Summer nights just got a whole lot brighter thanks to a supermoon illuminating the skies this week.
The moon gets the “super” prefix when a full moon is at its closest to Earth — or perigee — in its 27-day orbit.
The moon will reach perigee at 5:06 a.m. EDT Wednesday and officially be a full moon at 2:38 p.m. EDT, but it will shine bright for much of the week, according to NASA.
“The moon will appear full for about three days around this time, from early Tuesday morning through early Friday morning,” the agency wrote.
Supermoons appear about 30% brighter and 14% larger than the dimmest, farthest moon because of a combination of the moon’s proximity to Earth and reflection of light.
July’s supermoon will appear to be the biggest and brightest of the year, according to the Old Farmer’s Almanac, based on its low position in the sky and shorter distance to Earth than others.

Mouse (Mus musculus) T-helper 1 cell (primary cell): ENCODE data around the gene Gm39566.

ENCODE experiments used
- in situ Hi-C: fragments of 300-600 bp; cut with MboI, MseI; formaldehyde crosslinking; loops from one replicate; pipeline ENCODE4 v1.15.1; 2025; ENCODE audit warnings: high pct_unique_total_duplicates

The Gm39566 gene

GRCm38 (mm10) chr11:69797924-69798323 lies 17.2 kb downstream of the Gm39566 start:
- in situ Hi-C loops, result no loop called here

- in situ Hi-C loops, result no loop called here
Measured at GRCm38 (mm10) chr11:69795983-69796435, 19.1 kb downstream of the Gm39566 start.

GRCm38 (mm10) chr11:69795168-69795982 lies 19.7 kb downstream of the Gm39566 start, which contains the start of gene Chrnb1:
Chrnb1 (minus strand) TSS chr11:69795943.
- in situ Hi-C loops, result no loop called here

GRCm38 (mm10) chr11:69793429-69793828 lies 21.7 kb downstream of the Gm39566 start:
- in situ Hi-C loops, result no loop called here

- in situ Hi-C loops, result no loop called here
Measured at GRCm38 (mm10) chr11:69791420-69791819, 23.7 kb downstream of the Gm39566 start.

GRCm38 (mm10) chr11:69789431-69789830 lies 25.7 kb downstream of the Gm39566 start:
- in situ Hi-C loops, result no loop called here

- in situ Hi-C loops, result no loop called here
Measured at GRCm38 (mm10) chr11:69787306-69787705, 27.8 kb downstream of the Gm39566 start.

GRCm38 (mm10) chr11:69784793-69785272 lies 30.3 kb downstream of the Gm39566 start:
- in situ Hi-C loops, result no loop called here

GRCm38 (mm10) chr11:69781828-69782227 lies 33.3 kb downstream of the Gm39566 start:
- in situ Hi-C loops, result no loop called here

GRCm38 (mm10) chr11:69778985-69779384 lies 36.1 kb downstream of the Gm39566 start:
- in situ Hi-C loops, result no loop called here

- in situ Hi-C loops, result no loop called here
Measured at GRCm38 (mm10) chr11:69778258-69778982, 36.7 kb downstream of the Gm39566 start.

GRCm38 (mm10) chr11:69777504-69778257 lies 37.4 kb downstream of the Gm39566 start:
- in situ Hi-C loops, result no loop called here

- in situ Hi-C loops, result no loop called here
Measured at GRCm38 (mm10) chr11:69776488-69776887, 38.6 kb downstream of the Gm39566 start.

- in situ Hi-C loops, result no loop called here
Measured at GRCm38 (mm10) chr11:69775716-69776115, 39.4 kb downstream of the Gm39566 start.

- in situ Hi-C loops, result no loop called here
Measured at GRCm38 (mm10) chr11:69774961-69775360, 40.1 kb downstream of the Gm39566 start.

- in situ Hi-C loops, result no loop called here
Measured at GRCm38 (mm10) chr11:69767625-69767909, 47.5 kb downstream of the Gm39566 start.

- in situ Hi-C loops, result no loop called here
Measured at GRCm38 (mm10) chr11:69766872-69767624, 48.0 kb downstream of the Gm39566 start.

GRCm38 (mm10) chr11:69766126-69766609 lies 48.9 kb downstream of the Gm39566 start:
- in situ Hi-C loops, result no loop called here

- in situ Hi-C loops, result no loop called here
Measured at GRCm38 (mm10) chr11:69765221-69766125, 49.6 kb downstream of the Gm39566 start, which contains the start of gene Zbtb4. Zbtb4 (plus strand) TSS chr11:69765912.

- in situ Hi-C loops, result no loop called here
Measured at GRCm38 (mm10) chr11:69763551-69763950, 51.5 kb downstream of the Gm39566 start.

This supermoon is also known as a Buck Moon, a name given by the Algonquin tribes of the Northeast because it occurred at the time of year when the antlers of male deer are at their fullest point of new growth, according to the Maine Farmer’s Almanac.
There are usually only three or four supermoons in an entire year. This month’s comes on the heels of the June 14 Strawberry Supermoon (and some publications consider May’s full moon to be a supermoon, too), according to NASA.
There will be one more chance to bask in a supermoon this year, as another — the last of 2022 — arrives Aug. 11.